Tuesday, April 30, 2013
Thursday, April 25, 2013
Monday, April 22, 2013
Oh, yes, you read that right.
That's the character at the heart of Grave Mercy, by Robin LaFevers. Ismae had a fairly bad early life. Born in 15th century Brittany (a tiny European country, now part of France) to an abusive father and a mother who tried to abort her, she was married very young to an equally abusive husband. When she ran away, she discovered the convent of Saint Mortain, where nuns live in service to their patron saint and, by the way, also learn the arts of murder. That's because Saint Mortain is the new name for the old god of death, and he helpfully marks the people that he wants his nuns to kill.
After a few years and a lot of skills, Ismae is sent forth to the court of Duchess Anne, the very young ruler of Brittany. She is to assist the girl by killing off those who would do her harm. But the world outside the convent is new and frightening to Ismae, who is used to the safety and sisterhood of Saint Mortain's. The person who scares her the most is Duval, Anne's half-brother. All the men Ismae has ever known have been nasty and brutish, but Duval is intelligent, gentle, and awfully interested in her.
Complex, romantic, and action-packed, this book will stay glued to your hands. I mean, seriously. Assassin nuns!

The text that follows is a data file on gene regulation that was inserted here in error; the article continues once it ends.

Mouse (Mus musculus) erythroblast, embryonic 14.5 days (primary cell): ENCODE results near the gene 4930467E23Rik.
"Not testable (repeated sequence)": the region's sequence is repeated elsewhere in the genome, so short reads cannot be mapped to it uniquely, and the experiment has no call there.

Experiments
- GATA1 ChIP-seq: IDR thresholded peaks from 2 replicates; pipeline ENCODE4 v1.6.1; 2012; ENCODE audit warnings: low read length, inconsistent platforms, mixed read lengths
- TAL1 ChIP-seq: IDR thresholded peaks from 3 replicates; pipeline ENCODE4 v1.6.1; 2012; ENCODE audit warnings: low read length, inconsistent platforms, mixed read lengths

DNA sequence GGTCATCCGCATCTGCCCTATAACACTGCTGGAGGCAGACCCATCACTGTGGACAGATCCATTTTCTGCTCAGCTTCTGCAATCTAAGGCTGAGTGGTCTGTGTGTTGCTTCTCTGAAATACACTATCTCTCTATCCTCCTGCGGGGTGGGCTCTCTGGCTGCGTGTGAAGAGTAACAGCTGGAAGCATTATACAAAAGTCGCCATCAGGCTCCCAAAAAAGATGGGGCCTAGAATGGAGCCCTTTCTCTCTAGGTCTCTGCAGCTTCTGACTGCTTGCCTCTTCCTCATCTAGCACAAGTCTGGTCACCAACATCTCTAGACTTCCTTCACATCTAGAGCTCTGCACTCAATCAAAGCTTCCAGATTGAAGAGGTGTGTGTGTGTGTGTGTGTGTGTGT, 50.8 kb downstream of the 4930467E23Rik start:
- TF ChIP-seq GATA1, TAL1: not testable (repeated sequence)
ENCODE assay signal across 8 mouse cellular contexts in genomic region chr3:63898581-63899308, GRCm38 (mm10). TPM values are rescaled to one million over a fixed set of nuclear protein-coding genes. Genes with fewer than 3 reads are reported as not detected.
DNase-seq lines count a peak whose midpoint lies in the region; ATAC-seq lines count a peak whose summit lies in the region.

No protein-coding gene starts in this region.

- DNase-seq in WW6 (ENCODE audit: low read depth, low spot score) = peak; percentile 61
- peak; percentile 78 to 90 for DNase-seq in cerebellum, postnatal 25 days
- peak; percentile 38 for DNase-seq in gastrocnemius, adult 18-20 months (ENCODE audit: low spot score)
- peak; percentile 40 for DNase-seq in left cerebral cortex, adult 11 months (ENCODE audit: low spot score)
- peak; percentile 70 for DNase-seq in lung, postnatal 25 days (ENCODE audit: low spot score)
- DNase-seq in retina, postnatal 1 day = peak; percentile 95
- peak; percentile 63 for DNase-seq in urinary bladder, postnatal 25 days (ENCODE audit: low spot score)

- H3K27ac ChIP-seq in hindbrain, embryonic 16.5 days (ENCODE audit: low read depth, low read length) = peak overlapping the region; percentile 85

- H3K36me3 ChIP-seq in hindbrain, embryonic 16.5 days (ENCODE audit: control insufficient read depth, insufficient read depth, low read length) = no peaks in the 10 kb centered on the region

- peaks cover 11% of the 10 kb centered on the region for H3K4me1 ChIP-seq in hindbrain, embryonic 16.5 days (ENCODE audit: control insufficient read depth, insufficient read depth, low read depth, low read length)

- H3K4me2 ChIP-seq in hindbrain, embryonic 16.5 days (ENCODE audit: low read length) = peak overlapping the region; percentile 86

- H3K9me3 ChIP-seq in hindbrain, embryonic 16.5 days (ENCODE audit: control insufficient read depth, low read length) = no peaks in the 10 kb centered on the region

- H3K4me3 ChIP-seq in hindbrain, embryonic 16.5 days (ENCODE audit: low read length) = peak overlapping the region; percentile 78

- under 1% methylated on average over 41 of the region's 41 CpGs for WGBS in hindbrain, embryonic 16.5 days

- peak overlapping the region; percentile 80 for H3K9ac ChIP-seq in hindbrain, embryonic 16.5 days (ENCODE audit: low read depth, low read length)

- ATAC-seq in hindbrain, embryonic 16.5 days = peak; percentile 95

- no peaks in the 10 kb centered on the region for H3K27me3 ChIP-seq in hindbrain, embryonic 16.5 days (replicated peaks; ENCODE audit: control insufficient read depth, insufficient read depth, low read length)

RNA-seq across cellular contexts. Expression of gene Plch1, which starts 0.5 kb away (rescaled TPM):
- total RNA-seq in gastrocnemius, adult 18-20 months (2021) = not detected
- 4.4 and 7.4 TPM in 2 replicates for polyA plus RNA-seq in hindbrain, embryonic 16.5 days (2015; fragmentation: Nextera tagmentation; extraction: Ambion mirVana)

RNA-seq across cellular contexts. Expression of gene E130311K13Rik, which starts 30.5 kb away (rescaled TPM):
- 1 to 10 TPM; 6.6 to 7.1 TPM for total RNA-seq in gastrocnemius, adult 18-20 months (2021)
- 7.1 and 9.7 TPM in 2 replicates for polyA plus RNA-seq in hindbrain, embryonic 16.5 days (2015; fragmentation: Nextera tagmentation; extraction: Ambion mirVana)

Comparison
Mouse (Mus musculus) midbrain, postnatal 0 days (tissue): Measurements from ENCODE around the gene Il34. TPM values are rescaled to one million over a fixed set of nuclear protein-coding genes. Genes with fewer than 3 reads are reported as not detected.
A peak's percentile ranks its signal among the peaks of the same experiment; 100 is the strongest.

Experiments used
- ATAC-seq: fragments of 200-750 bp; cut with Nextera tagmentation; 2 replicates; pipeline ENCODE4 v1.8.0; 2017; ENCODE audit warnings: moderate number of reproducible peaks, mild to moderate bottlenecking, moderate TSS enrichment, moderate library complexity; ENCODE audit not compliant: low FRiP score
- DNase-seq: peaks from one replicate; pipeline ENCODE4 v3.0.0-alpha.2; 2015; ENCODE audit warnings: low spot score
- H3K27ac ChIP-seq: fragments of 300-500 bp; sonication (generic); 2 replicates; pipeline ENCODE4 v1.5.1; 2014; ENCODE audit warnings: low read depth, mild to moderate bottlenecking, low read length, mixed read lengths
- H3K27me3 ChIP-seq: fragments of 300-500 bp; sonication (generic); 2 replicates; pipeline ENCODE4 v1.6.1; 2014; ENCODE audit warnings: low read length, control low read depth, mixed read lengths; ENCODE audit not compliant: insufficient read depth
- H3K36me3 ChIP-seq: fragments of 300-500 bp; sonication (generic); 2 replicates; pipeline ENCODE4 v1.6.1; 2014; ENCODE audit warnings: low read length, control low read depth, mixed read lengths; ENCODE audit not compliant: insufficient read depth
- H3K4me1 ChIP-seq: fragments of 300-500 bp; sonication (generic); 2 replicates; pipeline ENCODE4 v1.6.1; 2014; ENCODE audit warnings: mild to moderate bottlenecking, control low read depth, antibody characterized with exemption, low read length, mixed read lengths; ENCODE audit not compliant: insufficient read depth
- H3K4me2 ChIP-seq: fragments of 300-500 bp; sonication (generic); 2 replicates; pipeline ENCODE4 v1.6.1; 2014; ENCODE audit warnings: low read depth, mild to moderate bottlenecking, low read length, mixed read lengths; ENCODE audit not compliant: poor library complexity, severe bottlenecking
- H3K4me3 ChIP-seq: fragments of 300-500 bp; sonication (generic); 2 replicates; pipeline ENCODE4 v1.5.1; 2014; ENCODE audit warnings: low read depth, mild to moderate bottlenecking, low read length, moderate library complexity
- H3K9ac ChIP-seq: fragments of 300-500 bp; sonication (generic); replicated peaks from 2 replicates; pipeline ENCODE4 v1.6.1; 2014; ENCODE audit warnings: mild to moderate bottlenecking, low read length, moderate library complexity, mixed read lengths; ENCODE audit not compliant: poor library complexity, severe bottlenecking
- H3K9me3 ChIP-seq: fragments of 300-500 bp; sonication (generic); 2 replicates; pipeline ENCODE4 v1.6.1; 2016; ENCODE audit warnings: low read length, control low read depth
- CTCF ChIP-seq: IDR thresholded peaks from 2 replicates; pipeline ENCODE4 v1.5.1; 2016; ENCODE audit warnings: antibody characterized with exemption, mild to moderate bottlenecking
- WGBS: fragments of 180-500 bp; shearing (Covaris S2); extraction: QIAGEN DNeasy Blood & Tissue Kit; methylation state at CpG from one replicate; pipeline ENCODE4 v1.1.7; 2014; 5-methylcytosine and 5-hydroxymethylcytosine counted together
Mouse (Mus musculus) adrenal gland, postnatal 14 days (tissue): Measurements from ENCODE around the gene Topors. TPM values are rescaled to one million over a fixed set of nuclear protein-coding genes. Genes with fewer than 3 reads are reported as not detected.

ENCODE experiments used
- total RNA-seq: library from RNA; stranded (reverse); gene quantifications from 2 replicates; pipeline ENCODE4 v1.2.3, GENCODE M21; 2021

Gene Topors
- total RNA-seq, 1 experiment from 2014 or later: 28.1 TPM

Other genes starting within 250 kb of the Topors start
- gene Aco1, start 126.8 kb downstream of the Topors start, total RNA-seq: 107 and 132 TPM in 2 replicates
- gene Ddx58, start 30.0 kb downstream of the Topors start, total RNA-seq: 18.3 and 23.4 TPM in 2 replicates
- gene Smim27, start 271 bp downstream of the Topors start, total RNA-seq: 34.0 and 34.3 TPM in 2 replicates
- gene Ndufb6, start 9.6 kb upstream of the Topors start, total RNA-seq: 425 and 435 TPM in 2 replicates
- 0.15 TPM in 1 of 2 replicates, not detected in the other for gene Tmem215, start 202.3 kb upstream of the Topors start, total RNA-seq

Thursday, April 11, 2013
Brandon Mull has written 5 books in this series, each one better than the next. Take a chance and get to know the magical world of Fablehaven with Kendra and Seth as your guide.
The adventure begins once you drink the milk...
Wednesday, April 10, 2013
Young adult literature is not always about feeling good. It is also about seeking the truth, and stretching the boundaries of thought and belief. Maybe it makes us see things in a new light, making us sad, happy, frightened, excited or miserable.
The Chocolate War by Robert Cormier is not about the warm and fuzzy side of life. This story portrays a side of life and people we would rather not know or think about. It was written in 1974 about Jerry a freshman who is angry and sad. He tries out for the football team while trying to fit into high school. The students at Trinity are primarily from working class families so money is tight. To help with the budget, the school holds an annual chocolate sale.
Archie is a member of the the Vigils, which in many ways controls the school or at least the students. He enjoys being mean and assigns Jerry to refuse the selling of chocolates, which raises havoc with the school.
Cormier did not write this story to make its readers comfortable or happy but portrays a reality. Books like the Chocolate War may help us to better understand this dark side of life and hopefully give us some insight to deal with it when we experience it firsthand.